For the 2016 Strawberry Festival, Leah Mann, along with Friends of Mukai, the Vashon Chamber of Commerce, Vashon Center for the Arts, Chautauqua Elementary School, Vashon-Maury Land Trust, and 4culture, organized a Bon Odori dance at the 2016 Strawberry Festival to honor Vashon’s Japanese-American past and to remember the internment of Japanese-Americans during World War II. To open the dance, she asked me to write and recite a poem, which I’m including below, along with some pictures.
You can read more about the event on the Vashon Beachcomber: http://www.vashonbeachcomber.com/news/386594011.html.
I’ll have to admit it is both wonderful and a bit strange to see a Bon Odori dance at the four-way stop here on Vashon. Growing up, I only really participated in O Bon, as we called it, on Maui, where my mother was born and raised, and where my mother’s family moved from Okinawa, now part of Japan. My memories of O Bon are of going with my Grandma and Grandpa, and my aunties and uncles, and my cousins and cousins and cousins and cousins, to a cemetery on the ocean just past the town of Paia, where my Great-Grandfather once had a barber shop. We’d go to the family tomb—the haka—hang paper lanterns, and honor our ancestors with incense, water, tea, food, and prayers. Then we’d dance in the Bon dance as the sun set into the sea.
I’ve brought a fan with me that my auntie used to use in dancing, in memory of those dances, and in honor of the continuing practice.
All of this could feel far away from Seattle, where I spent most of my childhood—with the exception of a few times and places. Like the days when our mother took us to Uwajimaya—the old one, with the blue tile roof—and I’d rush up to the gift shop to the explore the aisle with the origami paper, marveling at all the colors and kinds they carried.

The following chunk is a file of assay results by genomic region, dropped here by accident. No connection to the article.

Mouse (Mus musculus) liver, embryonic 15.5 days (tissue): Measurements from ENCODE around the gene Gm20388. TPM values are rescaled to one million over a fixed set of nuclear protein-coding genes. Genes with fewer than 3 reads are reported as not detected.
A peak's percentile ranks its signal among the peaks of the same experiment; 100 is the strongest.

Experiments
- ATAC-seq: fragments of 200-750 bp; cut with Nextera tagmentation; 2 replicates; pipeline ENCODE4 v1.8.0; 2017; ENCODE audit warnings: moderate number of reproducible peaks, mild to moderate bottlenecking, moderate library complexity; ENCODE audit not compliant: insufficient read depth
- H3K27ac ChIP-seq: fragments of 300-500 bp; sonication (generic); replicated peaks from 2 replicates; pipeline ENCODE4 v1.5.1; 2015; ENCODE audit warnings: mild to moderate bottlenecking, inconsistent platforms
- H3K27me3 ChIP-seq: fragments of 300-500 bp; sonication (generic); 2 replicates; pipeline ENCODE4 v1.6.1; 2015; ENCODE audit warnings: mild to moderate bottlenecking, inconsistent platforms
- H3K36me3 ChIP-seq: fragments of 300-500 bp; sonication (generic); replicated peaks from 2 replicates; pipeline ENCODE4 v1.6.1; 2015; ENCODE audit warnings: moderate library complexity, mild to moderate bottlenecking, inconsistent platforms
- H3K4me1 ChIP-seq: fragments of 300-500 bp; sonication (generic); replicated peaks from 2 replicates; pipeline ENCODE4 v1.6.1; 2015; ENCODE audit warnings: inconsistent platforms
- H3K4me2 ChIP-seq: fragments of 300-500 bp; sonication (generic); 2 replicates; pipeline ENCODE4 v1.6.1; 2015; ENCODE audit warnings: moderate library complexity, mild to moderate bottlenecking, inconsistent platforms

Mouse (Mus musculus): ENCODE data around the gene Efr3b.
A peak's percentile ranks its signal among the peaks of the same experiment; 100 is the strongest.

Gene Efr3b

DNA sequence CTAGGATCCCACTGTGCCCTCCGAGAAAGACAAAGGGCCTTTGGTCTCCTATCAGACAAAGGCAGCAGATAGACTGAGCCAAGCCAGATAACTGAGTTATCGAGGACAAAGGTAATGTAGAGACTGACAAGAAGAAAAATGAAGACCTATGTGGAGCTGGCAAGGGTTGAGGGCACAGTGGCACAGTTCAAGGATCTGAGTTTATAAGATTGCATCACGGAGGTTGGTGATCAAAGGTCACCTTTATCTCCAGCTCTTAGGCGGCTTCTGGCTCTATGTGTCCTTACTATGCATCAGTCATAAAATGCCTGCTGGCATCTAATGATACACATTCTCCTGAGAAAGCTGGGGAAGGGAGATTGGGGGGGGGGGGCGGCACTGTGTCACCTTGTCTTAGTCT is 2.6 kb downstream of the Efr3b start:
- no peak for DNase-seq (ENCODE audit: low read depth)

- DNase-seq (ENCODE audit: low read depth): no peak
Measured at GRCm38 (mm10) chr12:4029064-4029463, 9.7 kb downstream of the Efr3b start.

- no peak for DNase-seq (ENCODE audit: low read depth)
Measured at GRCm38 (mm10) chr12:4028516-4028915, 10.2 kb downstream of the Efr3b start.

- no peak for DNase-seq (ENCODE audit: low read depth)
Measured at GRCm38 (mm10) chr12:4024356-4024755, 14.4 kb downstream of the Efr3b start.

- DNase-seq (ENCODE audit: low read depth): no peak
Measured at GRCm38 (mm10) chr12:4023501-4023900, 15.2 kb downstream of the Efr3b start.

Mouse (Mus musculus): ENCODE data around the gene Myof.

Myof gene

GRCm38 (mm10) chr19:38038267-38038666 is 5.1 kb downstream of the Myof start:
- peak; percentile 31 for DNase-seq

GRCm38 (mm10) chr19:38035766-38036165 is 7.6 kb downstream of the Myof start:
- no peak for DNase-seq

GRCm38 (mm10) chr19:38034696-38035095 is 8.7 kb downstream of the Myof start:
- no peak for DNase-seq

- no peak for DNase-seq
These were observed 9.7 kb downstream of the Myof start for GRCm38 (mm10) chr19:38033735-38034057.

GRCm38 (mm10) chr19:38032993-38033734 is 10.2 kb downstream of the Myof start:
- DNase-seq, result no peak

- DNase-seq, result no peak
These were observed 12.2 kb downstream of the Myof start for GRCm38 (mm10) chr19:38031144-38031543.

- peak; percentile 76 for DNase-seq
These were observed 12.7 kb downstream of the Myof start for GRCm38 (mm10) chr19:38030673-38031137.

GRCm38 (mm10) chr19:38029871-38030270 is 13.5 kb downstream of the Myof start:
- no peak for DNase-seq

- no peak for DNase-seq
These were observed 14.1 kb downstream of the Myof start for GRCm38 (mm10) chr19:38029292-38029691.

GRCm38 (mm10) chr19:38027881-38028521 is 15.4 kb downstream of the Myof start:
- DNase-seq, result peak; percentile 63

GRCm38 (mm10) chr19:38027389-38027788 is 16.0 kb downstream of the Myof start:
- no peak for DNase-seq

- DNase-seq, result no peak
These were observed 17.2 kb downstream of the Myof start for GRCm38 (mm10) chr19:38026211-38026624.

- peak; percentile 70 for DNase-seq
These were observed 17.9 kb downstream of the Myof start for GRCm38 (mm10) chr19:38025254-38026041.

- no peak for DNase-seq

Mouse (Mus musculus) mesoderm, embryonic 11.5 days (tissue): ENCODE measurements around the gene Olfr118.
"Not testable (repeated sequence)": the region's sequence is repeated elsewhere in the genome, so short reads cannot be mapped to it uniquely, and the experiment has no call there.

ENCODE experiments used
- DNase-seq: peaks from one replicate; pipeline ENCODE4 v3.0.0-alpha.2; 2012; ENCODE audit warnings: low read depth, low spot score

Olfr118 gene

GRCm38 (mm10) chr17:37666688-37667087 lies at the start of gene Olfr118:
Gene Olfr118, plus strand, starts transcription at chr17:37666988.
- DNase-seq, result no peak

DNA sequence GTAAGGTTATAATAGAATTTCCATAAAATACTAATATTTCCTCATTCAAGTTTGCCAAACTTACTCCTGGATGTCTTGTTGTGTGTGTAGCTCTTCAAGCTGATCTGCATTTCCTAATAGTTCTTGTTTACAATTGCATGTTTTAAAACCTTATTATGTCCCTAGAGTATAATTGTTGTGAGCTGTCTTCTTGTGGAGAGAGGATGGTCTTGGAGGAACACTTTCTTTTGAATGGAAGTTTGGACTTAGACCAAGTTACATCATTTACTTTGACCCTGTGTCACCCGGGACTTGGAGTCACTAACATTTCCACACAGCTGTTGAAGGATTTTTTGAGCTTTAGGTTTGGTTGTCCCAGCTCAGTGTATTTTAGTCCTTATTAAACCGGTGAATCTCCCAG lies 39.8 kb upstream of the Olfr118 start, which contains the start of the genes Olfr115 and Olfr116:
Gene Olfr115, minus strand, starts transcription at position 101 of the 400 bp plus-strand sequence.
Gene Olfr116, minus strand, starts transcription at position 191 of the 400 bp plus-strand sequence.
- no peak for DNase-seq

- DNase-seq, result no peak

In honor of that memory, I also brought a single crane, the first origami figure I learned to fold. It later became a poignant reminder for me of Sadako and the Thousand Paper Cranes, the story of a young girl who catches leukemia after the bombing of Hiroshima and decides to attempt folding a thousand paper cranes, believed to help a person to heal. Her plight and determination moved me as a child, and still do.
So these are the memories that were awakened in me as I composed this poem for our own Bon Odori here on Vashon. It’s called “Welcome to the Dance” and takes its form from the syllabic pattern of the Japanese waka, “short poem”: a 5-syllable line, followed by a 7-syllable line, followed by another 5-syllable line and two 7-syllable lines.
Click on the following link to read the poem:
You can find more photos of the dance and the festival here: